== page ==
The National Rifle Association has come up with a truly stupid idea the nation cannot afford to protect children in America’s schools. It is almost as bad as President Barack Obama’s suggestion that the Newtown, Conn., tragedy could have been prevented by a new layer of gun-control bureaucracy. But both are illustrative of a far bigger problem in this country.
A nation born on the ideas of individual freedom and responsibility, we have become a nation that turns to government for a solution to every crisis. Long gone is President John F. Kennedy’s 1961 admonishment to “ask not what your country can do for you — ask what you can do for your country.” In its place is a sense of entitlement that governement should take care of individuals.
Right, left or center, political ideology doesn’t seem to matter. Everyone wants the government to fix things, to take care of people, to ensure that none of us die before our time, and it is drowning the country in debt. The U.S. Treasury simply cannot afford to play Big Brother for Americans, let alone for the world. Yet it tries.
We are tied down in a costly war in Afghanistan. We are still trying to disengage from a costly war in Iraq. We are spending vast sums on health care and retirement for Americans who’ve reached the magic age where government has decreed you don’t need to work anymore. In the wake of 9-11, we have created a costly new air-safety system aimed at countering terrorism even though air travel in the year of 9-11, even counting those tragic deaths, was as safe as it has ever been.
And now the NRA wants an armed guard in every school? How much is that going to cost.
Schools pretty safe
Isn’t it enough that we have small legions of armed guards in the federal buildings of this country already to separate the people from government officials? Is this really the democracy we want?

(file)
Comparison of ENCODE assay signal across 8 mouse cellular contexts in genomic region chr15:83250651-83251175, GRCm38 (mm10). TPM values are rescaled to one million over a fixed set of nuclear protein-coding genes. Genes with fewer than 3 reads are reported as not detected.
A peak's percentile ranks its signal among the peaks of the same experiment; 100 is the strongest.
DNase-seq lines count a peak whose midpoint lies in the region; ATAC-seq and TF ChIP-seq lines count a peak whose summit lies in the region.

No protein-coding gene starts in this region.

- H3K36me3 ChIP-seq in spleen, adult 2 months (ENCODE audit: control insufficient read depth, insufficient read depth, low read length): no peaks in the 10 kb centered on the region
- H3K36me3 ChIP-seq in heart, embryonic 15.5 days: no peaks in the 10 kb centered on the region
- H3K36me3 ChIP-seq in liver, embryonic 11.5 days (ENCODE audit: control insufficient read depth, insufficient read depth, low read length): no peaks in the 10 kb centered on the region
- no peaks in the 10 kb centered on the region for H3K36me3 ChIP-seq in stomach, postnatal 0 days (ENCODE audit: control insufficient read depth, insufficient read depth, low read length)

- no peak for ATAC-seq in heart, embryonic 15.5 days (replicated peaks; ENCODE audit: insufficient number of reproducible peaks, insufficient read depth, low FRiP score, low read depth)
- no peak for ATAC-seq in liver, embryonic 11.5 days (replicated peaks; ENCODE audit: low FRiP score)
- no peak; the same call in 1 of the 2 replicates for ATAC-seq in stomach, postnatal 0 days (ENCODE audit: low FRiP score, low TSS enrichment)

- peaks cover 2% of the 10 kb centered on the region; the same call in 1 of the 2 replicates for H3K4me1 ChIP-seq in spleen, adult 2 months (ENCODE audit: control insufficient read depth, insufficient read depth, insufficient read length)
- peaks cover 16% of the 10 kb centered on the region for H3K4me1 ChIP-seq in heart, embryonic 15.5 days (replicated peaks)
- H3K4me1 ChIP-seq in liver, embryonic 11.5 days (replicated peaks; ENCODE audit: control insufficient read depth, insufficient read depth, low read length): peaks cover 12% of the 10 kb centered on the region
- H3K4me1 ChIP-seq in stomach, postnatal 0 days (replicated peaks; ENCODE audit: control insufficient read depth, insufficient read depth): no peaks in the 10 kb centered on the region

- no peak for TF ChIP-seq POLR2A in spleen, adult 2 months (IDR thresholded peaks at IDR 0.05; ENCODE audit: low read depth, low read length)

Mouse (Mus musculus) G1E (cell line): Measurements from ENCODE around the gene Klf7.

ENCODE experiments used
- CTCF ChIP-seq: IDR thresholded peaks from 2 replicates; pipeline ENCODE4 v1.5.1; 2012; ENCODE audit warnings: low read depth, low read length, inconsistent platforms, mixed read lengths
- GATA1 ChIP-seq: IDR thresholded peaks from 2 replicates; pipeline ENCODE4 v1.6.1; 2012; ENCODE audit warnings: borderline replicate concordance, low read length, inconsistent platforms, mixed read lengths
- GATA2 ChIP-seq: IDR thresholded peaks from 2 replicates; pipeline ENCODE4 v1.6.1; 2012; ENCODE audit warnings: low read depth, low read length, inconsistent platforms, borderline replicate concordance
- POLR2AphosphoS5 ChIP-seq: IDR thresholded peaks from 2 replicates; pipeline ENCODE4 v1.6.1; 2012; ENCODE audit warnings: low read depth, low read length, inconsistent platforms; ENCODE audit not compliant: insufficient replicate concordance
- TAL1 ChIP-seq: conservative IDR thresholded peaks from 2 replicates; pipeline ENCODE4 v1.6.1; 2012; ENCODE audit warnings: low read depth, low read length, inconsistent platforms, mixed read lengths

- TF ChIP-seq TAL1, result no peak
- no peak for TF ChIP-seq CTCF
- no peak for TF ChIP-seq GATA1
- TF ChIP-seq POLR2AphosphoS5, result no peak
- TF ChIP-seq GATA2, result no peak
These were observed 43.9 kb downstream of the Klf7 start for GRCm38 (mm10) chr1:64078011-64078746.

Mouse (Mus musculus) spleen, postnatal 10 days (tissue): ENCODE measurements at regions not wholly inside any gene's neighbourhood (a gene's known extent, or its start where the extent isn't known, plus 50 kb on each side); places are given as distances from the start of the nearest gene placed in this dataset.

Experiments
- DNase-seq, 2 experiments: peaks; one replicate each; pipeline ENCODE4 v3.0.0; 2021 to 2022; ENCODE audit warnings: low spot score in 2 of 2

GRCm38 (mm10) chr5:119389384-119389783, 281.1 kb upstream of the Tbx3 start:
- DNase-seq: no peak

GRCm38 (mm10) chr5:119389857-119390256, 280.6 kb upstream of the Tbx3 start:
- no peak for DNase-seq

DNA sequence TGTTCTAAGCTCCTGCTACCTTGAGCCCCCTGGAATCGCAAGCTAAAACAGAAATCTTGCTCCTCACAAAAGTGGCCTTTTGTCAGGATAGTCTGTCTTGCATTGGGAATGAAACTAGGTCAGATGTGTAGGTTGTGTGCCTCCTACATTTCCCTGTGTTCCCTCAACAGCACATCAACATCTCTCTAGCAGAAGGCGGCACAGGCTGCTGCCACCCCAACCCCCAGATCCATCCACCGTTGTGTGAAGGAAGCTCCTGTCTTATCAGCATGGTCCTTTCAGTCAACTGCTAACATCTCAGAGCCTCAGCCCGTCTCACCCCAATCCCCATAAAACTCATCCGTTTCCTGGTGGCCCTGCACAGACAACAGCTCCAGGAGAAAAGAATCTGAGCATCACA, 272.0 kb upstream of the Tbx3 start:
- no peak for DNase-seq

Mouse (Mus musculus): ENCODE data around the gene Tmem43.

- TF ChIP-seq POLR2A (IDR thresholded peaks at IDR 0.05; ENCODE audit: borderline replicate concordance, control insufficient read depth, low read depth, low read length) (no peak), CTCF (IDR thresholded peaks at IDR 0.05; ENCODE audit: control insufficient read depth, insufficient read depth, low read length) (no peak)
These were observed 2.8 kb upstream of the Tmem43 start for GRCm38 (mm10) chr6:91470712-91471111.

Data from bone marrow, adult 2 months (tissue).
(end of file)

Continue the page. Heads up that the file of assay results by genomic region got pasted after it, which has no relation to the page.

We seem to have lost touch with reality — or simply don’t want to face it. There are problems with gun violence in this country. They are not the problem about which we are worried. Our schools are already pretty damn safe. If you’re a middle-class or upper-class American, the odds of your child being shot and killed are low — about 2.3 per 100,000 kids.
The odds of that happening at school are even lower.
The odds of it happening because a random gunman showed up and started shooting?
They are infinitesimal, which is what made the Newtown Massacre such a big news. It is an aberration. It is a horror story so far out of the norm as to be almost unbelievable if it hadn’t happened. We are drawn to it by the human desire to try to comprehend the inexplicable. How could this happen?
The answer to that is simple. Newtown happened because no one did anything.
Warning sign, red flag
As the picture has become clearer since the shooting, it is obvious that the 20-year-old shooter was disturbed.
He appears to have withdrawn from society, gone anti-social. Anti-social is never a good thing. Humans are a social species. The retreat from human interaction is a warning sign, a red flag.
If you know someone like this, you should talk to them. If after that something seems wrong, try to get them to help. If they won’t get help, try to find someone to help them.
And how many of us do that?
There are indications the shooter’s mother, now dead at his hands, was trying to get her son help. There are various reports Nancy Lanza was talking about moving from her Connecticut home to put her son in a what has been described as a “school or center.” That she wasn’t overtly public about it is understandable. There remains a huge stigma attached to mental illness in this country. It is why instead of trying to get people help before something horrible happens, we witness the horror and then try to do something about it even if there is nothing we can do.
Does anyone really think a guard in every school is going to stop a determined madman bent on destruction